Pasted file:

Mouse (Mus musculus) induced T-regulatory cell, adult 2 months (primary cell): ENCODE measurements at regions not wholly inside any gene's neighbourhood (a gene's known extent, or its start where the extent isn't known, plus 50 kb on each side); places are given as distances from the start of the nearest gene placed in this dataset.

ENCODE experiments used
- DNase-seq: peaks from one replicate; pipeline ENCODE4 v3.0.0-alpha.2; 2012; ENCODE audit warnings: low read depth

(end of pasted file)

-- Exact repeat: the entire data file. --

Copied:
Mouse (Mus musculus) induced T-regulatory cell, adult 2 months (primary cell): ENCODE measurements at regions not wholly inside any gene's neighbourhood (a gene's known extent, or its start where the extent isn't known, plus 50 kb on each side); places are given as distances from the start of the nearest gene placed in this dataset.

ENCODE experiments used
- DNase-seq: peaks from one replicate; pipeline ENCODE4 v3.0.0-alpha.2; 2012; ENCODE audit warnings: low read depth